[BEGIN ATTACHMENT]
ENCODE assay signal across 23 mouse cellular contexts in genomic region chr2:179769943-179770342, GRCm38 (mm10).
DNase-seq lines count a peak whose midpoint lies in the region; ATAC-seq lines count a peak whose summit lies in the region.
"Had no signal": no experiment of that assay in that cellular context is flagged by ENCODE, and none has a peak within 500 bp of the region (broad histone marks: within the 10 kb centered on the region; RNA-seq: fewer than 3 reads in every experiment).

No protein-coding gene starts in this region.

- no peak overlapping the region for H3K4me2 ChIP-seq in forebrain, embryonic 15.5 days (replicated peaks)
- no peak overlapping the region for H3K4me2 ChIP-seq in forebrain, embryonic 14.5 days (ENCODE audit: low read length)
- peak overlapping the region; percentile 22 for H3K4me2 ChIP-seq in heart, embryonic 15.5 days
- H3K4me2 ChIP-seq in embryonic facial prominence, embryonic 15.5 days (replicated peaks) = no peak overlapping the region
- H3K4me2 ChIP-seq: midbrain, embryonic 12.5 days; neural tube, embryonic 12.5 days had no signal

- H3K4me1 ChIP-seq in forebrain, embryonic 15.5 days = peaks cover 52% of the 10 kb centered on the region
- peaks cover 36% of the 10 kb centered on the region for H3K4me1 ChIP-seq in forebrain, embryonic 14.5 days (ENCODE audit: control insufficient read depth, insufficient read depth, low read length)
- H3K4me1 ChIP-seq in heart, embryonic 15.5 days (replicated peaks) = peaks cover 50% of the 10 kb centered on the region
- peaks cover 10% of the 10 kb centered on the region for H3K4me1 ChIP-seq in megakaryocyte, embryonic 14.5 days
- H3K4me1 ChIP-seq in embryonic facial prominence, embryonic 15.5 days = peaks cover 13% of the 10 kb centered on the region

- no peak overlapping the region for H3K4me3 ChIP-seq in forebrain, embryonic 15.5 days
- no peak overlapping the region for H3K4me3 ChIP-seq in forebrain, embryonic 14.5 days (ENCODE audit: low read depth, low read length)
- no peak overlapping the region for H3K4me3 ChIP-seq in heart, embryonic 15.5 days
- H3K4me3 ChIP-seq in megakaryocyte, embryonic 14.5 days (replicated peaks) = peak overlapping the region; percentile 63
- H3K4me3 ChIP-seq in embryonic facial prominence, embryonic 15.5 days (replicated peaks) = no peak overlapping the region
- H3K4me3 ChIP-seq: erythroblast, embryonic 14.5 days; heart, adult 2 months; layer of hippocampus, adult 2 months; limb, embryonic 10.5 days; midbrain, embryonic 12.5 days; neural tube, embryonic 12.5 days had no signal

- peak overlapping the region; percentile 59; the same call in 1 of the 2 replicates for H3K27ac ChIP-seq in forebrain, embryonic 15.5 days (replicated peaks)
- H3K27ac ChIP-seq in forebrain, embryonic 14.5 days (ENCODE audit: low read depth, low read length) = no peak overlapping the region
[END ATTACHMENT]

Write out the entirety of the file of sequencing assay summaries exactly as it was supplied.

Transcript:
ENCODE assay signal across 23 mouse cellular contexts in genomic region chr2:179769943-179770342, GRCm38 (mm10).
DNase-seq lines count a peak whose midpoint lies in the region; ATAC-seq lines count a peak whose summit lies in the region.
"Had no signal": no experiment of that assay in that cellular context is flagged by ENCODE, and none has a peak within 500 bp of the region (broad histone marks: within the 10 kb centered on the region; RNA-seq: fewer than 3 reads in every experiment).

No protein-coding gene starts in this region.

- no peak overlapping the region for H3K4me2 ChIP-seq in forebrain, embryonic 15.5 days (replicated peaks)
- no peak overlapping the region for H3K4me2 ChIP-seq in forebrain, embryonic 14.5 days (ENCODE audit: low read length)
- peak overlapping the region; percentile 22 for H3K4me2 ChIP-seq in heart, embryonic 15.5 days
- H3K4me2 ChIP-seq in embryonic facial prominence, embryonic 15.5 days (replicated peaks) = no peak overlapping the region
- H3K4me2 ChIP-seq: midbrain, embryonic 12.5 days; neural tube, embryonic 12.5 days had no signal

- H3K4me1 ChIP-seq in forebrain, embryonic 15.5 days = peaks cover 52% of the 10 kb centered on the region
- peaks cover 36% of the 10 kb centered on the region for H3K4me1 ChIP-seq in forebrain, embryonic 14.5 days (ENCODE audit: control insufficient read depth, insufficient read depth, low read length)
- H3K4me1 ChIP-seq in heart, embryonic 15.5 days (replicated peaks) = peaks cover 50% of the 10 kb centered on the region
- peaks cover 10% of the 10 kb centered on the region for H3K4me1 ChIP-seq in megakaryocyte, embryonic 14.5 days
- H3K4me1 ChIP-seq in embryonic facial prominence, embryonic 15.5 days = peaks cover 13% of the 10 kb centered on the region

- no peak overlapping the region for H3K4me3 ChIP-seq in forebrain, embryonic 15.5 days
- no peak overlapping the region for H3K4me3 ChIP-seq in forebrain, embryonic 14.5 days (ENCODE audit: low read depth, low read length)
- no peak overlapping the region for H3K4me3 ChIP-seq in heart, embryonic 15.5 days
- H3K4me3 ChIP-seq in megakaryocyte, embryonic 14.5 days (replicated peaks) = peak overlapping the region; percentile 63
- H3K4me3 ChIP-seq in embryonic facial prominence, embryonic 15.5 days (replicated peaks) = no peak overlapping the region
- H3K4me3 ChIP-seq: erythroblast, embryonic 14.5 days; heart, adult 2 months; layer of hippocampus, adult 2 months; limb, embryonic 10.5 days; midbrain, embryonic 12.5 days; neural tube, embryonic 12.5 days had no signal

- peak overlapping the region; percentile 59; the same call in 1 of the 2 replicates for H3K27ac ChIP-seq in forebrain, embryonic 15.5 days (replicated peaks)
- H3K27ac ChIP-seq in forebrain, embryonic 14.5 days (ENCODE audit: low read depth, low read length) = no peak overlapping the region